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Oneida County promotes Child Passenger Safety Week

Posted 9/17/19

As part of national Child Passenger Safety Week, Oneida County is promoting a car safety seat event Oct. 16, and County Executive Anthony J. Picente Jr. is urging parents to make sure their children …

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Oneida County promotes Child Passenger Safety Week

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As part of national Child Passenger Safety Week, Oneida County is promoting a car safety seat event Oct. 16, and County Executive Anthony J. Picente Jr. is urging parents to make sure their children are in the correct car seat and that it’s installed and used properly.

The county Health Department and Sheriff’s Office plan a car seat safety event from 4 p.m. to 7 p.m. on Oct. 16 at the Deerfield Fire House in Utica. Car seats will be available to income-qualified candidates. Call 315-798-6400 for eligibility and registration.

“This week is the perfect opportunity to remind parents to take a moment to ensure their kids are safely secured in any vehicle they ride in,” Picente said. “We need to be sure all children are riding as safely as possible, every trip, every time. Their lives could depend on it.”

Using a car seat that is age and size-appropriate is the best way to keep a child safe, yet according to the U.S. Department of Transportation’s National Highway Traffic Safety Administration, two out of three car seats are not used correctly.

According to NHTSA, vehicle crashes are a leading cause of death for children. Child restraint systems like car seats and boosters are the best and easiest way to keep a child safe, and when installed correctly, car seats can reduce the risk of fatal injury in a crash by 71 percent for infants and by 54 percent for toddlers.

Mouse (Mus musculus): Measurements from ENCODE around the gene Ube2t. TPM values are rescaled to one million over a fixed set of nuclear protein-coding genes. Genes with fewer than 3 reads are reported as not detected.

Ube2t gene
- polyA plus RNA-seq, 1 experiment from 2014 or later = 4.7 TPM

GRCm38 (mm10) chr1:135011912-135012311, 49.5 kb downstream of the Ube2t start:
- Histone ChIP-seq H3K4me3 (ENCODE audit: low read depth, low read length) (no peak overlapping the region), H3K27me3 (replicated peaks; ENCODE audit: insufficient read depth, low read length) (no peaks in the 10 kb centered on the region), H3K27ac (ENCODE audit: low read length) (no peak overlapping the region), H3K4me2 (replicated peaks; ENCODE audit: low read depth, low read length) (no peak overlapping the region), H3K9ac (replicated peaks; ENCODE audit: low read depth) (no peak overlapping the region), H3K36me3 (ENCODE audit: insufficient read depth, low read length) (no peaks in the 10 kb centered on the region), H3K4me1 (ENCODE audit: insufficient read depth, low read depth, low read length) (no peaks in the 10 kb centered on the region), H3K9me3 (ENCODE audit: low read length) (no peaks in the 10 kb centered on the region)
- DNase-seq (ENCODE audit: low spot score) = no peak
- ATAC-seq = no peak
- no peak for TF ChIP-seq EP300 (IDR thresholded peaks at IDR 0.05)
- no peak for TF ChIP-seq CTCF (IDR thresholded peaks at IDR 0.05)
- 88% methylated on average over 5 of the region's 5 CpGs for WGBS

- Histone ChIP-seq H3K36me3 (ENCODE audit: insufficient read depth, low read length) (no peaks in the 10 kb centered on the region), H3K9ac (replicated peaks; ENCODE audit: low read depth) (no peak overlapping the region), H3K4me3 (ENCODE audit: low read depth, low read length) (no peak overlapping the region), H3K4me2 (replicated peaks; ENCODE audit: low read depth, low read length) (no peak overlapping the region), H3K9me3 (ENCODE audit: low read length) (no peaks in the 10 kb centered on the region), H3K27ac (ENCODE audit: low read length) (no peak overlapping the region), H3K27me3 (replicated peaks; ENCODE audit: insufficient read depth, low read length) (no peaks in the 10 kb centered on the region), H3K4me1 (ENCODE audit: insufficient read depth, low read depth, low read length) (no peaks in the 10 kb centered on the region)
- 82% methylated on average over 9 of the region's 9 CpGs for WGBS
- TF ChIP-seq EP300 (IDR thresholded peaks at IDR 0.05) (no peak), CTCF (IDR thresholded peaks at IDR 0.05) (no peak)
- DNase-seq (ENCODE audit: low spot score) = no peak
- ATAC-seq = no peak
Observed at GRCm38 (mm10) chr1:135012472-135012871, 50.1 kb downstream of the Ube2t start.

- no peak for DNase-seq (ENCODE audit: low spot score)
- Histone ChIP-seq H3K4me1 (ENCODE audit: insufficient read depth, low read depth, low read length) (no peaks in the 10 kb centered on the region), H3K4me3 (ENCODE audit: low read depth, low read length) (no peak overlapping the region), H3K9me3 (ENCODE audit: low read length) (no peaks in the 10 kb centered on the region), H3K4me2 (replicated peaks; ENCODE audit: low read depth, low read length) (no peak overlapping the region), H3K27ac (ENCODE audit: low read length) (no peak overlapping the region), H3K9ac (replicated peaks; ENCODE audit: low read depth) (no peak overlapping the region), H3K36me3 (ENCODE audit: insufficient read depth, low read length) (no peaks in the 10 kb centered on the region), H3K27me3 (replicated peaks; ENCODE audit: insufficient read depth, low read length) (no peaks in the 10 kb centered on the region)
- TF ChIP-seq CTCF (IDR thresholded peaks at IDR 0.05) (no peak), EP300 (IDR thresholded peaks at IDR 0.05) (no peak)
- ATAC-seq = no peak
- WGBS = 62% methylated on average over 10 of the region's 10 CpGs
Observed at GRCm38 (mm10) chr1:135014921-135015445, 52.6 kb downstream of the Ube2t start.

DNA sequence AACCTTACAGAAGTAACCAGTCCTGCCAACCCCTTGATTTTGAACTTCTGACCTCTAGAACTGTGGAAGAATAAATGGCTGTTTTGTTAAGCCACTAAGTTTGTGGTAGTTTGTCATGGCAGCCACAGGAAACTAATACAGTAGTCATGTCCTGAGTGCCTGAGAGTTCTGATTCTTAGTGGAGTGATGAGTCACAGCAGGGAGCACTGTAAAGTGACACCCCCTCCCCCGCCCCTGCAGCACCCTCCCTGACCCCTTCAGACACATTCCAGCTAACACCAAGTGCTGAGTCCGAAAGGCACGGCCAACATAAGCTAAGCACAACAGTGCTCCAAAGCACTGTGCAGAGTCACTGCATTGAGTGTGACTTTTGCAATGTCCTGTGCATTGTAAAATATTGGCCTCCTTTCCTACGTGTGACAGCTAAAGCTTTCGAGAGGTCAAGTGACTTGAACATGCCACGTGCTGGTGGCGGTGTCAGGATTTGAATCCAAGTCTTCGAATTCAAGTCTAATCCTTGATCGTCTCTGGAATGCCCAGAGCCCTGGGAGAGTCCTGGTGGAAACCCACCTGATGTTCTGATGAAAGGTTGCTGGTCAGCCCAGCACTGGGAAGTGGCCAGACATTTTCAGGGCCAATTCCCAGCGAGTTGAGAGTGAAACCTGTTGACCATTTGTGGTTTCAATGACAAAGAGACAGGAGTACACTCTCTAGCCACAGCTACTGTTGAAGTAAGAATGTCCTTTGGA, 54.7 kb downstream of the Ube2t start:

New York State law requires an appropriate child safety restraint system for all children until their eighth birthday, using a child safety seat, a harness, a vest or a booster seat attached with the vehicle seat belt system.

The law requires the safety seat must meet the size and weight requirements for the child based on the federal requirements and the recommendations of the manufacturer, and should not be used in the front seat of the vehicle.

The penalty for a car seat violation for a person under the age of 16 is a maximum fine of $100 and three driver violation points upon conviction for the driver.

“The safest place for all kids is in the back seat and in the right type of seat,” said Oneida County Director of Health Phyllis Ellis. “All too often, parents move their children to the front seat before they should, or they are unaware their car seat is not installed properly, which significantly increases the risk of injury and death. Using a child safety seat, and using it the right way, is critical.”

NHTA recommends the following child passenger safety guidelines:

Infant seats are used for infants who weigh approximately 22 pounds or less and are 25 inches or less in length. Always place the seat in the back seat of the vehicle and make sure the child safety seat faces rear of the vehicle. Never put an infant in the front seat of a vehicle that has a passenger-side air bag.

Convertible child safety seats are typically for infants or toddlers who weigh approximately 40 pounds or less. For infants, face these seats toward the rear of the vehicle. Follow manufacturer instructions to adjust the seat as the child grows. For the best possible protection, NHTSA recommends a child continue to face the rear for as long as possible up to the weight and height limits specified by the seat manufacturer. For toddlers, a convertible seat can be adjusted to face the front of the vehicle.

Booster seats are for children who have outgrown convertible or toddler seats, and are generally for children who are four to eight years old, weigh 40 to 80 pounds, and are less than four feet, nine inches in height. Booster seats can be used until an adult seat belt correctly fits the child without use of the booster seat. Both the shoulder and lap belts should always be used with a booster seat.

Any child under 13 years old should always sit in the back seat. Parents and caregivers should register their car seat or booster seat with the seat manufacturer so they can be notified in the event of a recall.

Parents and caregivers can find a listing by county of child safety seat inspection stations by visiting: http://safeny.ny.gov/seat-per.htm and https://www.nhtsa.gov/equipment/car-seats-and-booster-seats.

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